By bringing the importance of lived experience to the fore, COVID-19 can potentially foster a shift in housing policy and design standards. At moments when habits are changing, opportunities to ‘renegotiate ways of doing things’ arise, along with greater receptiveness to new evidence that can inform different choices [31
With the pandemic having increased housing inequalities but also opportunities for change, it is a critical moment to reflect on the suitability of current housing provision and future needs. Overnight, traditional divisions between living, working, studying, exercising, leisure, and play that informed many past housing choices came abruptly to an end. With all typical and necessary daily activities confined to the home, this created a greater awareness of how important the quality, design, and size of dwellings is to both physical and mental wellbeing, but also that how these factors relate is experienced and perceived subjectively. A change in home use has thus led to a re-assessment of housing expectations, including views on long-term home use, demand, and provision, while reinforcing the need for equitable access to housing, environmental comfort, amenities, and outdoor space. In particular, demands for more flexible space to meet a plethora of emerging working, learning, leisure, and privacy needs have arisen.
In this context, the main question explored is: How has COVID-19 affected the use and experience of homes? This question is linked to a series of sub-questions around the satisfaction with a home, the criteria used to assess housing quality and design, and the determinants of housing expectations. Unlike other studies, this paper is particularly interested in how experiences of COVID-19 at home relate to issues of housing design and how this informs the understanding of housing quality. By analysing the impact of the pandemic on home use and experience and associated effects on housing expectations, this paper aims to clarify the definition of housing quality and design. From this, insights into how occupants evaluate the functionality and usability of their homes are drawn, which can contribute to discussions on how to improve space standards and design controls.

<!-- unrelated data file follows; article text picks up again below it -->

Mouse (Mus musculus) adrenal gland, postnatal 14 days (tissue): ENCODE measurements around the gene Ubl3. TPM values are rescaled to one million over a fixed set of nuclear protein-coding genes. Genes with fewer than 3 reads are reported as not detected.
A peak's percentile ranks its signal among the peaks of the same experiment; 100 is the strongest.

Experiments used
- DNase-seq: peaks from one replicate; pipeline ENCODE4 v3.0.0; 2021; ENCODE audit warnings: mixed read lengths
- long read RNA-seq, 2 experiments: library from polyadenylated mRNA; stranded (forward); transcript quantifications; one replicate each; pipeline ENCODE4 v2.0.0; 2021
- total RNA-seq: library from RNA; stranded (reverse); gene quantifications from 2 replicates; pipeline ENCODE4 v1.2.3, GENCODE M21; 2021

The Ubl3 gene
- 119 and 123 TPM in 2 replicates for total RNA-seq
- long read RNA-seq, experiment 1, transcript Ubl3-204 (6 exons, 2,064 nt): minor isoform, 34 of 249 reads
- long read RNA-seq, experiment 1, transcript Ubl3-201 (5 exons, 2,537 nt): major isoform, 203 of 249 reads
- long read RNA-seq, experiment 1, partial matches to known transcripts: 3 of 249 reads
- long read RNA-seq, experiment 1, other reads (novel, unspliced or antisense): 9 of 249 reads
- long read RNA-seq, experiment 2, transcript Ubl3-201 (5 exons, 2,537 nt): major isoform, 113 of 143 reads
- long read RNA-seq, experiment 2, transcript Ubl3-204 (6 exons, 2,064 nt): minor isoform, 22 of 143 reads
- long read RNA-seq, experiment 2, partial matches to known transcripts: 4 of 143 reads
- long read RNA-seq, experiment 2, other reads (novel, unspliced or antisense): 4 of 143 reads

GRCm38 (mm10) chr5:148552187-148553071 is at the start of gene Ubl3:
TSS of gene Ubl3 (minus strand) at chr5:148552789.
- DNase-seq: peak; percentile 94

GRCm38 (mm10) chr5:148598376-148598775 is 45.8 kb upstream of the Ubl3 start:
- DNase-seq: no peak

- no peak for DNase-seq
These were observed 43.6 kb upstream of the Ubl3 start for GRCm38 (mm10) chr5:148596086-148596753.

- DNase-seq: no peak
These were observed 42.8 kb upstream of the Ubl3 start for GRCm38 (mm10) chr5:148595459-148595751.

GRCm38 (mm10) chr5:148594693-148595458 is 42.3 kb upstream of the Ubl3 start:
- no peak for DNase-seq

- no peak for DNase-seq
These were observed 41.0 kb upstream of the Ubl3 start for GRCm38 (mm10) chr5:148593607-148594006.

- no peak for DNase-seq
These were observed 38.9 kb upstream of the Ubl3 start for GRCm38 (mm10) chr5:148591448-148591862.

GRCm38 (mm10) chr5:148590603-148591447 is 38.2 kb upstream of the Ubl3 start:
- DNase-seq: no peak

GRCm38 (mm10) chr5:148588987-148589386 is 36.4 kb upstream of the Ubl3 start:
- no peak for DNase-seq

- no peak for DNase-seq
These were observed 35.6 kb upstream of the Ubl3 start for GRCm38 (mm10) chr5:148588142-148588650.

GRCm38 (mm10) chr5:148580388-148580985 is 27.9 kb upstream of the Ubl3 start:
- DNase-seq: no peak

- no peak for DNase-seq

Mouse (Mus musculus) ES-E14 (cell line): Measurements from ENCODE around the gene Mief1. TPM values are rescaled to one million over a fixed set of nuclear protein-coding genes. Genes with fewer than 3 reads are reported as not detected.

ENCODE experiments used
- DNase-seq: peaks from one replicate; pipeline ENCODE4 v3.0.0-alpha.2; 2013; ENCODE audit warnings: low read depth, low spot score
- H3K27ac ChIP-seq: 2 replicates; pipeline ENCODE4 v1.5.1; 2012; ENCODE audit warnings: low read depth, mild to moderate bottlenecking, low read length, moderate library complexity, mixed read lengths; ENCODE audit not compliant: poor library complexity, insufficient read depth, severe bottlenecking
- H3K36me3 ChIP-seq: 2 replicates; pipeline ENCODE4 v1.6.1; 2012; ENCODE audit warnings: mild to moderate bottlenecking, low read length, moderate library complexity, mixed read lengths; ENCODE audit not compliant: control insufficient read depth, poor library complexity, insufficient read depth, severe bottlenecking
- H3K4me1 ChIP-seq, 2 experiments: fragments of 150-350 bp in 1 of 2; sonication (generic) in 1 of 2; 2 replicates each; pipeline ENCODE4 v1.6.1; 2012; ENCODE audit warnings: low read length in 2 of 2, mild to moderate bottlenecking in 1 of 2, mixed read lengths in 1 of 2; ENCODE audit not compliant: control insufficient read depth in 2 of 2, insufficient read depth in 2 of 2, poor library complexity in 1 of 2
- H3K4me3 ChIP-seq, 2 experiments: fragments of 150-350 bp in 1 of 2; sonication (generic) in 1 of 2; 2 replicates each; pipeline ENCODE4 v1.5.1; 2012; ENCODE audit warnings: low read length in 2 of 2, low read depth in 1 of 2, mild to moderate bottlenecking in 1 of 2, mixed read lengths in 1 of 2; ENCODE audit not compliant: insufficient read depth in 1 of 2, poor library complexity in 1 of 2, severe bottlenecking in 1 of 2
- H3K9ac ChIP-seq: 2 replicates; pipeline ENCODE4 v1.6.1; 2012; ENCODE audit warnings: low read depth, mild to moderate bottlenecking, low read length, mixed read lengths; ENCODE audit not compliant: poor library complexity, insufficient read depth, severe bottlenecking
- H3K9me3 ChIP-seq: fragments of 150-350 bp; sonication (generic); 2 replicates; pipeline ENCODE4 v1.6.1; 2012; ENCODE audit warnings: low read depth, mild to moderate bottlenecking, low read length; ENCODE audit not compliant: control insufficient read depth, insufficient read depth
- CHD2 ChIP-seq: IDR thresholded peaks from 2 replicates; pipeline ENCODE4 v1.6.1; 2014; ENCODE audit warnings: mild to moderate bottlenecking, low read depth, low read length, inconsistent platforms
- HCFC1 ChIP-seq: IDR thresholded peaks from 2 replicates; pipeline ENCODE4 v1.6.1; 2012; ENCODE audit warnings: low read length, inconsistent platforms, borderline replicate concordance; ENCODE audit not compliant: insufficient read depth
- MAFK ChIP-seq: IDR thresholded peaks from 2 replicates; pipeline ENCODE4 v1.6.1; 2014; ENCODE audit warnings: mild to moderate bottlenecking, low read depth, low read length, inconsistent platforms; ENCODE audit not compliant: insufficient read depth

Data were collected through an online survey with residents living in the Greater London area. The survey took place from 2 March to 25 April 2021, when the third national COVID-19 lockdown in England that had started on 6 January 2021 was beginning to ease. From 8th of March, some face-to-face education and outdoor recreation or exercise with a household or support bubble was permitted; from 29 March, outdoor gatherings by up to 6 people or 2 households was possible, outdoor sports facilities opened, and the ‘stay at home’ guidance ended; and from 12 April, non-essential retail opened, and hospitality venues began to serve people outdoors again. Thus, when the survey took place, many Londoners were hopeful that lockdown restrictions would be fully lifted soon, leading to a relative return to pre-COVID conditions.
A total of 1000 respondents were recruited by 22 March through the online panel provider FindOutNow. The remaining respondents were recruited in parallel using the social media accounts of the School of Architecture at the Royal College of Art (Facebook, Instagram, and newsletters). At the time of the survey, respondents had experienced almost three full national lockdowns and could reflect on this in their responses. However, as no comparable data were collected prior to COVID-19, there are some limitations in determining to what extent certain likes or dislikes about the homes might have existed prior to the pandemic.
The survey consisted of 47 questions that were thematically grouped into questions about the dwelling and survey respondent context, the provision and layout of a dwelling, indoor comfort, dwelling design, the experience of the home and its use during COVID-19, and future housing expectations (Table 1